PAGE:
Facebook's days of hypergrowth may be over
There's not much left for Facebook to conquer from the perspective of user engagement. But as a business, Facebook still has bright days ahead.
"We have posted the phrase 'this journey is 1% finished' across many of our office walls, to remind employees that we believe that we have only begun fulfilling our mission to make the world more open and connected." Mark Zuckerberg wrote this in his letter in Facebook's IPO registration paperwork.
It's in character for the CEO: An odd mix of arrogant and humble.
But realistic? To think that Facebook is a fledgling is pushing it. Even if it is true that, barring catastrophe, Facebook should still be able to grow nicely for quite a while.
Facebook is solid. As I wrote out shortly before the company filed its papers to go public (), it is built on a tripod of unmatched strengths: A ton of users (reach) who access the site a lot and for long periods (dwell) and who would find it hard to leave even if they wanted to (lock-in).
Facebook needs to grow in each of these three areas to fulfill its mission of making the world 99 percent more connected. And that's going to be very hard in two of those three.
The company is at least growing healthily in reach. North America is now, in fact, trailing both Europe and Asia in the number of monthly active users, and the proportion of users in those regions who aren't on Facebook is higher than it is here, according to the prospectus. That means Facebook can still grow its installed base a lot. That's good.
What's not so good is that most of that growth is going to happen on mobile devices. As Maggie Reardon points out in, mobile is a fundamentally different platform from the old-fashioned World Wide Web. One of the biggest issues: The unprecedented blocks of time that users put into Facebook on the Web does not translate into mobile use.
According to one successful mobile app developer I spoke with, tech companies are taking note that on mobile platforms, users are online for a lot less time--aside from media platforms like Spotify, Pandora, ESPN, and so on. Facebook may be social lifeline on phones and smartphones, but it doesn't command as much of a person's actual day as it does for users sitting in front of a computer. And users new to the interconnected world are, in large part, skipping the traditional computer and going straight to mobile.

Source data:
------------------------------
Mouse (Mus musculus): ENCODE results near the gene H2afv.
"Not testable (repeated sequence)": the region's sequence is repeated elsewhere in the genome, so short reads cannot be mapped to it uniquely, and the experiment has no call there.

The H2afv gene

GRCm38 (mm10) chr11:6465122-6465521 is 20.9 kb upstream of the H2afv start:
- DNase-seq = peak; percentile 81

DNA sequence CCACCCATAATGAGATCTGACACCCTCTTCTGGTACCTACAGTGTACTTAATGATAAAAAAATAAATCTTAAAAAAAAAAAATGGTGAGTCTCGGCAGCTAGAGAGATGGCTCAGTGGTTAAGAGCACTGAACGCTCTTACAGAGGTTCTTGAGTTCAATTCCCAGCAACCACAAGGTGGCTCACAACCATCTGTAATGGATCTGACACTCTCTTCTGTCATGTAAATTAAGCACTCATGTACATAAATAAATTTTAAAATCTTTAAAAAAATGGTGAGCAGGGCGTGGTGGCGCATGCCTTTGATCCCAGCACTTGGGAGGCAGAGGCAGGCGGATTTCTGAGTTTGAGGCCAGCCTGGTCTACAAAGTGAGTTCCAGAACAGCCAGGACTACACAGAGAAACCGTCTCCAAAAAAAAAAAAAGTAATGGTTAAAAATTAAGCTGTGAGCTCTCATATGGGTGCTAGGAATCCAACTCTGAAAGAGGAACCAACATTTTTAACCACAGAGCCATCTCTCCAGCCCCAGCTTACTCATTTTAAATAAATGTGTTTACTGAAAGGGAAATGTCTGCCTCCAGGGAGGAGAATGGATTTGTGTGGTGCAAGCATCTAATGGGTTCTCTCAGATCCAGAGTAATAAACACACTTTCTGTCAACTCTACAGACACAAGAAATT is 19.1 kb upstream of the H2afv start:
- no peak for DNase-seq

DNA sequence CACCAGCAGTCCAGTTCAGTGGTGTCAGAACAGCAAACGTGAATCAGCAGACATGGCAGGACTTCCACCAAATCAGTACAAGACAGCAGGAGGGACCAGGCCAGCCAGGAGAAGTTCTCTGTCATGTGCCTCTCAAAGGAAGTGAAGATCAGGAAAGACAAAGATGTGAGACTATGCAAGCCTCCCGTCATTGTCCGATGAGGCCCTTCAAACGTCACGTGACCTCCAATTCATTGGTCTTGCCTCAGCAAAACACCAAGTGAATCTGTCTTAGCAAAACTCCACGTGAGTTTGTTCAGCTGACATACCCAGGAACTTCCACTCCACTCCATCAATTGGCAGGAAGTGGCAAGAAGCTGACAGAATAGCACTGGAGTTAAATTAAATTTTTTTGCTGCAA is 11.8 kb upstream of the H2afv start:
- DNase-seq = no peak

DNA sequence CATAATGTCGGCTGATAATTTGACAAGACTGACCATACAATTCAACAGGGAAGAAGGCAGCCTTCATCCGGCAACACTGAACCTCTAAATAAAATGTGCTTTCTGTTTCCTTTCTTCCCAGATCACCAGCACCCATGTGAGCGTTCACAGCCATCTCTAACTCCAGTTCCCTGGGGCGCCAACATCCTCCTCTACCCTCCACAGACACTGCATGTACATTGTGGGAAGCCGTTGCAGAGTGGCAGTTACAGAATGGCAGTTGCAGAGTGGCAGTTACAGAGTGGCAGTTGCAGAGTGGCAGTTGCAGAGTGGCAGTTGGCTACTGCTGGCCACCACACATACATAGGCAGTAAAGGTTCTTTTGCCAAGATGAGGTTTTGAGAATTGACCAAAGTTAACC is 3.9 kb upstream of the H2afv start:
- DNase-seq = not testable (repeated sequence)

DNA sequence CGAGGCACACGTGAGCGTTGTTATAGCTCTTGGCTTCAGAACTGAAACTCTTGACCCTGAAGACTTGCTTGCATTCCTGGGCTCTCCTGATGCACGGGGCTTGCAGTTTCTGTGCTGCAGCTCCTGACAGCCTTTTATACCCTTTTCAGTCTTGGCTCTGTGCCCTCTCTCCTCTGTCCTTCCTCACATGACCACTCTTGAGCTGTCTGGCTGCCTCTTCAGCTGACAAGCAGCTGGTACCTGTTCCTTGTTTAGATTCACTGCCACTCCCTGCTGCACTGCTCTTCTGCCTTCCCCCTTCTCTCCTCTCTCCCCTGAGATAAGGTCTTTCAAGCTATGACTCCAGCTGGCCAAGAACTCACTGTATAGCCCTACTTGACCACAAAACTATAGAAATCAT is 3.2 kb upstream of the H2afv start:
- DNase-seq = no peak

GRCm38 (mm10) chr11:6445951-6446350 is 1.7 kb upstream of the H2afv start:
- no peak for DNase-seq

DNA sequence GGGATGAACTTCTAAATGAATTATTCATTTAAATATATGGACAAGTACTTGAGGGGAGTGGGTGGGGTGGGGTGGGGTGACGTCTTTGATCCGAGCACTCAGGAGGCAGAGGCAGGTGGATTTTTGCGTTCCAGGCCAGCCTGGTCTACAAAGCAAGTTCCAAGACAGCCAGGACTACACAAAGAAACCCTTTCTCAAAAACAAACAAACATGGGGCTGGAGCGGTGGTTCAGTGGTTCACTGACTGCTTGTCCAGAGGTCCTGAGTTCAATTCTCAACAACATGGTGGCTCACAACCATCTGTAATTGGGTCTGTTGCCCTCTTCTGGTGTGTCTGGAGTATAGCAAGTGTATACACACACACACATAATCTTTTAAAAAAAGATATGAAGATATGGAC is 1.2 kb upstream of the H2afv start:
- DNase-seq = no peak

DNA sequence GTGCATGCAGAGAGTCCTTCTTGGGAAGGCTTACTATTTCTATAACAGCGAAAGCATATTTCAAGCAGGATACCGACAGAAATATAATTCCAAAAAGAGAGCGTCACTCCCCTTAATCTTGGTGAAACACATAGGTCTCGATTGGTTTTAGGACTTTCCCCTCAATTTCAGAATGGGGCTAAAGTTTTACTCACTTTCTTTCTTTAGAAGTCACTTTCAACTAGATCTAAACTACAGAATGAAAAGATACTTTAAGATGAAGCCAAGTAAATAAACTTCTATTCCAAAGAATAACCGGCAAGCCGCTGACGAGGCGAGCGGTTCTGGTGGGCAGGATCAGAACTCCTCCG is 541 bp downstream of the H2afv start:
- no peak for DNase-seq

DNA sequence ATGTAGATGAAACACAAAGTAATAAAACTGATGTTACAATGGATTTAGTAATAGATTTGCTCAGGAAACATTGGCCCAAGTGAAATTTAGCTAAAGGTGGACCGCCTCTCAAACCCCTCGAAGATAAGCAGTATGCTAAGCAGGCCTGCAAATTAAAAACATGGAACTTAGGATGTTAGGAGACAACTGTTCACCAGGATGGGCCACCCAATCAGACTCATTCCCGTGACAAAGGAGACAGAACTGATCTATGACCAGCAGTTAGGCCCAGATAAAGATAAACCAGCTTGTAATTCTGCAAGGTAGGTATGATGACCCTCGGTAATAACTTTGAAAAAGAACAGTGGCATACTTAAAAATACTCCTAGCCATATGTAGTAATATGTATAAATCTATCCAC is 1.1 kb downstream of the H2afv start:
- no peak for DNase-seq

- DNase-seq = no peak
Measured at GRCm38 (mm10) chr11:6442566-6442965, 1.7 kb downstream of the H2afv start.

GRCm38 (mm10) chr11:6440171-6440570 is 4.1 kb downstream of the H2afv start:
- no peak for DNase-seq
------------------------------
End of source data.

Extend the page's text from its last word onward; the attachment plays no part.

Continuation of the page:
So Facebook's dwell time is going to go down. Nor is there a lot of real estate on a mobile platform to display the complicated social reinforcement messages that run on Facebook's Web-based ads. Less time, less space: This is going to be a very tough problem to solve.
Facebook's S-1 talks a lot about number of users: Monthly, daily, and mobile. It does not mention time spent per visit. And this is why. That number is about to crash.
Finally, there's the lock-in issue. It's not likely that Facebook's switching cost will go down much, which is good news for Facebook investors, but I don't see how it can go up. In other words, Facebook is about as good as it can be at making it painful to move off the social network, without completely taking ownership of its users' personal information, which I actually believe is antithetical to Zuckerberg's vision. Not to mention that enforcing greater lock-in would raise the ire of vocal users and government officials around the globe itching for a fight.
That said, as a business, there are still plenty of opportunities for Facebook to grow. Its revenue has been primarily based on ads, and ad rates can go up, especially as Facebook expands its demographic and improves ad focusing. Facebook's control of its ad network can be tightened, and ad formats and technologies can always be improved.
Facebook is also likely to push for more of an Apple-like App Store model, to get beyond its over-reliance on Zynga for virtual good sales and other commerce and to increase the proportion of revenue that Facebook makes from consumer payments. For example, it would not surprise me if Facebook made access to its social graph contingent on using the Facebook payment platform for subscription-based services like Spotify. In other words, if a user wants Spotify Premium, and wants to integrate it with their Facebook experience, they'll have to pay for the service inside Facebook itself. This will cost companies some percentage of their per-user revenues (typically, 30 percent), but in return they'll get access to the reinforcing benefit that Facebook can have for a brand when every user's activity with a product is blasted out to all their friends.
I do not expect Facebook to ever charge consumers for its service. It will leave that to third party developers, and simply collect the rent.
While it appears that there are good opportunities for Facebook to improve its financial performance, I am not convinced that Facebook's users are eager to connect much more deeply with each other than they already are. I am, though, fairly sure that developers will keep trying to find new ways to link people together on the platform. And that every once in a while, one will get it right.